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Slow Progress In Evacuations From Mariupol As EU Ministers Discuss Oil Embargo

By RFE/RL's Ukrainian Service May 02, 2022

The evacuation of civilians from Ukraine's devastated southern port city of Mariupol has stalled as Russia resumed shelling the Azovstal steel plant where hundreds remain holed up a day after a first group left the underground bunkers.

A group of around 100 Ukrainian civilians left the Mariupol on May 2 for the southeastern city of Zaporizhzhya, some 230 kilometers away, according to the authorities and video released by the two sides.

Mariupol Deputy Mayor Sergei Orlov told the BBC that the evacuees were making slow progress and would probably not arrive on May 2 as hoped. Authorities gave no explanation for the delay.

Orlov said high-level negotiations were under way among Ukraine, Russia and international organizations on more evacuations.

If successful, the evacuation would mark rare progress in easing the plight of the Mariupol civilians. Previous attempts to open safe corridors out of the besieged Sea of Azov port and other places have broken down.

Mariupol's strategic location near the Crimea Peninsula, which Russia illegally annexed from Ukraine in 2014, has made it a target for Russian bombardments that have turned the city, which had a prewar population of some 400,000, into ruins.

A maternity hospital was hit in a Russian air strike in the first days of the invasion, and hundreds of people were reportedly killed in the bombing of a theater.

As many as 100,000 people may still be in Mariupol, including an estimated 2,000 Ukrainian fighters beneath the sprawling Azovstal complex, the only part of the city not occupied by the Russians.

Thousands are believed to have been killed and those still holed up in the besieged Azovstal complex were running out of water, food, and medicine.

"The situation has become a sign of a real humanitarian catastrophe," Ukrainian Deputy Prime Minister Iryna Vereshchuk said.

Since Russia launched its unprovoked invasion on February 24, its troops have failed to completely take over any major Ukrainian city.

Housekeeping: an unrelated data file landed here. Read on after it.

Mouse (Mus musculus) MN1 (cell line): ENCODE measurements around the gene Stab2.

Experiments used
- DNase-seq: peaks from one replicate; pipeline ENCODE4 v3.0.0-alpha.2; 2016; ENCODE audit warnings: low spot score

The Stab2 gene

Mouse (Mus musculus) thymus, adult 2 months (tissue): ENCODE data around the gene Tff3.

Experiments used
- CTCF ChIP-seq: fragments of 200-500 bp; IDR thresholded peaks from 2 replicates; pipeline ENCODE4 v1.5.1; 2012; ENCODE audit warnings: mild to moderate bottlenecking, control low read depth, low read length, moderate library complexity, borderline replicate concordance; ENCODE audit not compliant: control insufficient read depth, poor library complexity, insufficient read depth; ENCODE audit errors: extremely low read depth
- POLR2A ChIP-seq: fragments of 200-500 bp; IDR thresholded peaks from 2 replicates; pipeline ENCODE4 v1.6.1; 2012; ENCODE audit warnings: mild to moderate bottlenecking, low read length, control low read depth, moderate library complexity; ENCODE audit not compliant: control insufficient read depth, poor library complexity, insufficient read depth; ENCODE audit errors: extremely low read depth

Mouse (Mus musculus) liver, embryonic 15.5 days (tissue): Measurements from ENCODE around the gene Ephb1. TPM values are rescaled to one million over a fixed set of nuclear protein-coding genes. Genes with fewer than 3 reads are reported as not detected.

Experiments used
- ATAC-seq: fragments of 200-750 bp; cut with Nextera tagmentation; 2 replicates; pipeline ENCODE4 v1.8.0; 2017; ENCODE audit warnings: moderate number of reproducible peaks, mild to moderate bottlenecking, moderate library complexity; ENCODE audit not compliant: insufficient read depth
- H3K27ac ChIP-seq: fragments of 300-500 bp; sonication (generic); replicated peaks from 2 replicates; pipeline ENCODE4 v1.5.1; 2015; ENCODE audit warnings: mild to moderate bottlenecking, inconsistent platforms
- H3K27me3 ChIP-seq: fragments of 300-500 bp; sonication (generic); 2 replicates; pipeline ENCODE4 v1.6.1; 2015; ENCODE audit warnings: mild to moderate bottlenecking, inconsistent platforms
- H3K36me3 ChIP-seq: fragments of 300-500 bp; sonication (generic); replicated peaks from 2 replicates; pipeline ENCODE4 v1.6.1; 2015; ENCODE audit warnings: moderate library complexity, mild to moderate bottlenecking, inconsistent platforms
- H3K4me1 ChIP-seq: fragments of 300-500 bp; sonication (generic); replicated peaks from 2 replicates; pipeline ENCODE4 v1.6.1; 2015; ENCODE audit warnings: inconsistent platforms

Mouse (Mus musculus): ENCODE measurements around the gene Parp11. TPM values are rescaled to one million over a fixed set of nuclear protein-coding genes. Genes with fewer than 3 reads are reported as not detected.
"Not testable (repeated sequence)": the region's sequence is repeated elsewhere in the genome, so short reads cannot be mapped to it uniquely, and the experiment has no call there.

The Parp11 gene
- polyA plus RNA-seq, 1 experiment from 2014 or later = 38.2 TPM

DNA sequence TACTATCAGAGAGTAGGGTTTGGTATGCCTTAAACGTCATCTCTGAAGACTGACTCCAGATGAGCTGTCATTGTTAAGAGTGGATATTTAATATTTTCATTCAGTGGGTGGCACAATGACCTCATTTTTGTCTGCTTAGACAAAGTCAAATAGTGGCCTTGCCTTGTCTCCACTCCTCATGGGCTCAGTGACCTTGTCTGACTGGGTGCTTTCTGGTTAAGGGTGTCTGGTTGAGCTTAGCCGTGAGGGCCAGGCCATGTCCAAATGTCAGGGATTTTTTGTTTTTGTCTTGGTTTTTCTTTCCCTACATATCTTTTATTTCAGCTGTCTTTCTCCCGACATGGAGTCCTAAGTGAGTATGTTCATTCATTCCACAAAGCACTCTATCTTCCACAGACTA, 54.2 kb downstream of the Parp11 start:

On the battle front, a British intelligence estimate said on May 2 that Russia's elite forces have suffered such large casualties that it will take years to replenish them. It said more than 25 percent of Russia's invading force has been disabled since the start of the conflict.

In its daily bulletin, Britain's Defense Ministry said that at the start of the invasion on February 24, Russia had committed more than 120 battalions representing some 65 percent of its entire ground-combat capabilities.

"It is likely that more than a quarter of these units have now been rendered combat ineffective," it said, adding that some of its best units, including its airborne forces, have suffered the highest casualties.

"It will probably take years for Russia to reconstitute these forces," the British intelligence report said.

Ukraine, meanwhile, announced the temporary closure of its four main seaports after losing control of them to Russian forces or having them blockaded.

The Agriculture Ministry said in a statement on May 2 that the seaports of Berdyansk, Mariupol, Skadovsk, and Kherson will be closed "until Ukraine regains control over" them.

After encountering surprisingly staunch resistance in the north around the regions of Kyiv and Chernihiv, Russia withdrew its forces to redeploy them in the south and east where fighting has intensified in recent days.